You know, rather than leave it until the following day. It’s, I think it’s wonderful. Yeah, I really do, I think it’s wonderful. What, in this in this area we’ve got a fabulous health service. What more what more can I say? So she doesn’t she doesn’t really focus on anything more than any other, just my overall condition. I’ve got so much wrong with me at the moment that that I suppose it could be over-powering sometimes but that’s life. If something crops up, she’ll fix it. She told me ten years ago, well, ten years and three months ago that she’d keep me alive for ten years and she did and, when I asked her three months ago, “Can I have another ten years?” She said, “Ah well,” she said [laughs]. Bless her. No, it’s wonderful. Really nice [laughs]. I go when I go.
 

Leonard says that health professionals have been a tremendous help to him and he couldn’t ask for more help from the health system in his area.

Leonard says that health professionals have been a tremendous help to him and he couldn’t ask for more help from the health system in his area.

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And the amount of help that you do get.

Yes.

Is that about right or is it too little, too much or?

I couldn’t ask for more. No, no, I couldn’t ask for more. I think sometimes at the hospital they are a little bit slow in doing things but no, I honestly couldn’t ask for more out of the system we’ve got in this area. I think it’s second to none I really do, couldn’t ask for more speed from paramedics in this area. They’re fantastic. I’ve had them several times, I have to say, but on each occasion they’ve been just minutes away and it’s, yeah, oh and they’re so they’re so polite and well-spoken and what’s the word I’m looking for? Attentive. My doctor is wonderful even the emergency doctors I have to see, I have to concede, they’re pretty good as well [laughs]. I didn’t think there was anything better than my doctor but they’re, well, they’re as good as, if nothing else. And I, the reaction I’ve had from the staff and nurses at our local hospital has been [prrrr] yeah, sometimes you think you’re lucky to be a patient, rather than rather than a cadaver [laughs]. So yeah, I’m happy with it all.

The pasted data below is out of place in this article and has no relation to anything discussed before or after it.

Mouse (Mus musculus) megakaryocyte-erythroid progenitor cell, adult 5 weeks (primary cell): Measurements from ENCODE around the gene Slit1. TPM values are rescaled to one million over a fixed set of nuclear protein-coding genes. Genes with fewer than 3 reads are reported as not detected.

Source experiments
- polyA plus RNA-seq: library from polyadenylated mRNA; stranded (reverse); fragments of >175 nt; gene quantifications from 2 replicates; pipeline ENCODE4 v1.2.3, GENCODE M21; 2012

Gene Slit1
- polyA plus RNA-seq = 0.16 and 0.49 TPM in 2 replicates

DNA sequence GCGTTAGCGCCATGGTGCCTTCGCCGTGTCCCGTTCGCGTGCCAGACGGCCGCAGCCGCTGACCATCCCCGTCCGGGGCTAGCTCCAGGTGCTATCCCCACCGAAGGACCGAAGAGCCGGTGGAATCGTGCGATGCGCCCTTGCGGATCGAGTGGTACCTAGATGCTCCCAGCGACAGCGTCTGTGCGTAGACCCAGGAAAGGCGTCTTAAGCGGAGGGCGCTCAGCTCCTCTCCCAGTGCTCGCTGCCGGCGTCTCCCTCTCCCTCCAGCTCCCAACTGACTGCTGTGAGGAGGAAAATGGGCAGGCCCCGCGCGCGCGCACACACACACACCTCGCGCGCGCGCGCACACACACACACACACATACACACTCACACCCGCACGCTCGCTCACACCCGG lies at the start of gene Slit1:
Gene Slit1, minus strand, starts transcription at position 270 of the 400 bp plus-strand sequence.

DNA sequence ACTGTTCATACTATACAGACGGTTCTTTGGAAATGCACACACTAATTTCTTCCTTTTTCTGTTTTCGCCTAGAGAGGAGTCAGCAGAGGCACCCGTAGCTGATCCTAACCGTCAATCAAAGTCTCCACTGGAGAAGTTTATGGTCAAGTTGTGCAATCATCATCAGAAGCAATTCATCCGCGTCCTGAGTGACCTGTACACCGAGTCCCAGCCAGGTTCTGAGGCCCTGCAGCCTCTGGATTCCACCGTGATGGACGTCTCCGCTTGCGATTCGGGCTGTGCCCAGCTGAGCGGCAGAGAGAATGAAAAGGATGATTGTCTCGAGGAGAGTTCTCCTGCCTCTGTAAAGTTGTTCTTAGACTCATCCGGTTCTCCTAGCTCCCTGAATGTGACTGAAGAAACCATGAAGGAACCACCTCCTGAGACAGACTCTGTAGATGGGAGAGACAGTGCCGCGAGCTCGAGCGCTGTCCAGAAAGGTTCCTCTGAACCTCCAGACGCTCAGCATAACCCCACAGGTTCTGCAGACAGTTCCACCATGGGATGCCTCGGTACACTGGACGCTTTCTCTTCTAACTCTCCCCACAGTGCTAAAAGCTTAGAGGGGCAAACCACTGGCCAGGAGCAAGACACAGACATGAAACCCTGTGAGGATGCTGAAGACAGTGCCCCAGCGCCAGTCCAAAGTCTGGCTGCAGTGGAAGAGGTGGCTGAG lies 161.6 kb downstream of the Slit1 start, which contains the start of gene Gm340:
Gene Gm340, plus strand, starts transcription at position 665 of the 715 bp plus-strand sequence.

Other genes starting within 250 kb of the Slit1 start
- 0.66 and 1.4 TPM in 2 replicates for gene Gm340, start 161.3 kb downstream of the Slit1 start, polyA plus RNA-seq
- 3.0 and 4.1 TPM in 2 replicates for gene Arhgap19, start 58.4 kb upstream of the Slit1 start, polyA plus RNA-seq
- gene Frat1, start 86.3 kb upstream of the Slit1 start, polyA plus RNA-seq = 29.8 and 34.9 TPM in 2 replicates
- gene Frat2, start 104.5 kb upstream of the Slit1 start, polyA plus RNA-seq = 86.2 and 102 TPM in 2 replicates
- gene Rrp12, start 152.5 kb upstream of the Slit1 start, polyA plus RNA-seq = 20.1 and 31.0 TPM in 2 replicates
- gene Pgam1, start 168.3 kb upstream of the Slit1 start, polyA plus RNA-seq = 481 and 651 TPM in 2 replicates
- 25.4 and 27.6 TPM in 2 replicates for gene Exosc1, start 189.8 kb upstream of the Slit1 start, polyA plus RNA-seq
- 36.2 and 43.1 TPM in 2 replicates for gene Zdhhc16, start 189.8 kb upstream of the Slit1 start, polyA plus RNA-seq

Would you have any messages or advice or recommendations to give to your healthcare team at all?

No, I’ve found them one hundred per cent cognitive of what they should be doing and they were a tremendous help, and they really knew what they were talking about and so does my therapy nurse now, [nurse name], she knows exactly, she says, she says to me, “I keep an eye on you.” She does [laughs]. I nearly fell off the treadmill this morning because I felt so bad and she said, she was there and she said, “See, I was nearly just about to grab you.” I says, “Thanks, [nurse name].” [laughs] No, she’s also, I mean I suppose you’ve got to bear in mind that there’s quite a, sometimes there are quite a lot of people, who have got or are just coming round from heart problems or on therapy and [nurse name] I think has got about, well, she, I think she could be inundated quite often because therapy you generally get three or four people in charge of, three or four nurses in charge of your rehab. But therapy, you’ve only got one, sometimes two and it’s one, [nurse name]’s a nurse and the other, I can’t remember his name, I think his name is [employee name], he is a an employee but he’s been taught how to react to people in therapy. So yeah, I think the back-up there is superb, yeah, really good and they’re so friendly, you know, so friendly. Pleasure going really [laughs].